- helpful votes
Dull dull and yet more dull
Ian Ogilvy gives a one-dimensional and very dull reading of this rather trite and predictable story which will only really appeal to someone who's hooked on one- and two-engine planes. Yet another worthy but misunderstood hero who keeps coming to the rescue but rarely gets the credit. Where are all the interesting and entertaining characters who inhabited Francis' earlier novels? Not here, that's for sure. Not recommended.
Slow cooking not worth the wait
Sounds like an interesting scenario, but witten without any depth of insight into the restaurant business, and far far too slow in getting anywhere. Also Tony Britton is far too old to take on this role of a late-20s energetic chef. Gone are the amusing and entertaining characterisations of earlier Francis readings, and instead we're given a very downbeat exhausted rendering. I managed just over 2 hours of it before returning the title. Not recommended.
Too short and (sorry) too old
I came away from this with two impressions. Firstly, that this Abridged version has cut Mr Moore's life story down to the bare minimum in order not to strain his voice during the recordings. It just left too much out of what's been an interesting life. It doesn't help that a big chunk at the end is devoted to his work for UNICEF - a charity that he is deservedly passionate about, but for the listener it means even less of his film career is covered in this brief 2hrs 40mins. My second impression was (sorry to be cruel) that at 80 years old Mr Moore's voice is too far gone to bring the necessary energy to the telling. He starts with a bounce at each new section but then quickly dies away into a slowish slur. The same fault applies to his 'Bond on Bond' recording.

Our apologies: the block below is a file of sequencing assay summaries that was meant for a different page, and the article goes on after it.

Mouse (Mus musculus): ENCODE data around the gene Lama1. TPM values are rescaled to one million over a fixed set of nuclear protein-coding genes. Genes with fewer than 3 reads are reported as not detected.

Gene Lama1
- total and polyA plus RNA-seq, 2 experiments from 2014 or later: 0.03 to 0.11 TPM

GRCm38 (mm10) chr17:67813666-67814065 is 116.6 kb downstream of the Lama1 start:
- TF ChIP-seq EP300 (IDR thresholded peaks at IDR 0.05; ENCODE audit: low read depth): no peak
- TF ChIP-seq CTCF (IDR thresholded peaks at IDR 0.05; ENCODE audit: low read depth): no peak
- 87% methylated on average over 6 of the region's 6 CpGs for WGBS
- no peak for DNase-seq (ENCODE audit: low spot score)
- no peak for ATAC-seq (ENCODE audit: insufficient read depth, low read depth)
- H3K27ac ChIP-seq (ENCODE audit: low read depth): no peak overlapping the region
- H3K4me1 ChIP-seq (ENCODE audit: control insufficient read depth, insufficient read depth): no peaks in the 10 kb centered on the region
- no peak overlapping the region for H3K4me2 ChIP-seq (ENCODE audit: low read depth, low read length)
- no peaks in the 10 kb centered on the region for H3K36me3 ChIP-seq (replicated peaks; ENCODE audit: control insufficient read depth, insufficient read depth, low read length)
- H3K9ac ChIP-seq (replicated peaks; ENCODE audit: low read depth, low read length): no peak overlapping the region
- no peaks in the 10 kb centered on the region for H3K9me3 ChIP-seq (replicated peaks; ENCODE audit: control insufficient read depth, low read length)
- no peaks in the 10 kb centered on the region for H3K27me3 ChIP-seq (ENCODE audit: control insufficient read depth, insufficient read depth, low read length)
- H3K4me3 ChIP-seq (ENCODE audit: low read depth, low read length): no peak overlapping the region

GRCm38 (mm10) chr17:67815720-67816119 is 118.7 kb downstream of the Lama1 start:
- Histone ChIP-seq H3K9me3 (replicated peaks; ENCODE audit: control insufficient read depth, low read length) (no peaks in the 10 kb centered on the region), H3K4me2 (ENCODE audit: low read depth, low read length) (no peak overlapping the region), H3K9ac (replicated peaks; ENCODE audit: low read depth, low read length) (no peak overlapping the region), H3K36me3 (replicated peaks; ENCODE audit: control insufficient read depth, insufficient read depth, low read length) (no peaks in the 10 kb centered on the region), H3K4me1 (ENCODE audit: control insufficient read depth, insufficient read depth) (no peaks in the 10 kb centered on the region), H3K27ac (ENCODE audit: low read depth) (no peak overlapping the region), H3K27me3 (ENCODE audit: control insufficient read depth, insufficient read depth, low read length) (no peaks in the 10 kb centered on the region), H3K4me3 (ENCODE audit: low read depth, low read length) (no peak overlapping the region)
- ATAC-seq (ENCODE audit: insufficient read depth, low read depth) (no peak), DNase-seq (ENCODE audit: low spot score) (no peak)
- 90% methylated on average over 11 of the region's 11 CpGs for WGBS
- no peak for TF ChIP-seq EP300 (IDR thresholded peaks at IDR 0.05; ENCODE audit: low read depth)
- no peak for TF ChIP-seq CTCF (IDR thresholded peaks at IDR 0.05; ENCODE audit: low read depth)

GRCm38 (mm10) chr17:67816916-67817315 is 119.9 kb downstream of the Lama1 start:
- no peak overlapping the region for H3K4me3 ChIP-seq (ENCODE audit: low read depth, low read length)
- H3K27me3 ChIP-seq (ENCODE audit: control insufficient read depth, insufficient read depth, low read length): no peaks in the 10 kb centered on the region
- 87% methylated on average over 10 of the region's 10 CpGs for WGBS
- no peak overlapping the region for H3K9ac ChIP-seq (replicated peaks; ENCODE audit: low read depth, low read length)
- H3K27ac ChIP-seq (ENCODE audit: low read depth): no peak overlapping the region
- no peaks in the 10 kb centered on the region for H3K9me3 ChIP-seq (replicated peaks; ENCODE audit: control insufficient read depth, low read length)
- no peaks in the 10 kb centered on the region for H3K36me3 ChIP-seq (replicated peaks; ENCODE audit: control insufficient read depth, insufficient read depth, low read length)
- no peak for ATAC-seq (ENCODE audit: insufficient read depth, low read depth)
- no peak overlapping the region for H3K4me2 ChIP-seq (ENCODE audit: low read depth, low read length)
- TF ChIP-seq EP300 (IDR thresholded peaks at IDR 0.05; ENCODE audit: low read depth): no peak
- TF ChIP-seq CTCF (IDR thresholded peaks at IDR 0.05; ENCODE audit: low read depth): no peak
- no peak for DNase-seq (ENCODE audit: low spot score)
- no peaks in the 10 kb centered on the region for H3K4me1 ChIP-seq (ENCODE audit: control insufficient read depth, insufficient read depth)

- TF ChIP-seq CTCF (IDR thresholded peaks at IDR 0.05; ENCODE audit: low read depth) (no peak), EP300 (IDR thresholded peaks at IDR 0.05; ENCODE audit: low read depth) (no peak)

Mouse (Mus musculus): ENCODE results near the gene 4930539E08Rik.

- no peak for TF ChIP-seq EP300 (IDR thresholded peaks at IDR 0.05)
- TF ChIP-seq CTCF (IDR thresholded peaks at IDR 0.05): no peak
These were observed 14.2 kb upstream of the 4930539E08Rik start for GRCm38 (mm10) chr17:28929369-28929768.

For those who want a slice of Roger Moore's wonderful wit and bonhomie, I recommend instead 'Last Man Standing' - interesting and funny tales from his movie and TV career - which is both Unabridged and read in a decent Moore--ish drawl by the excellent Jonathan Keeble.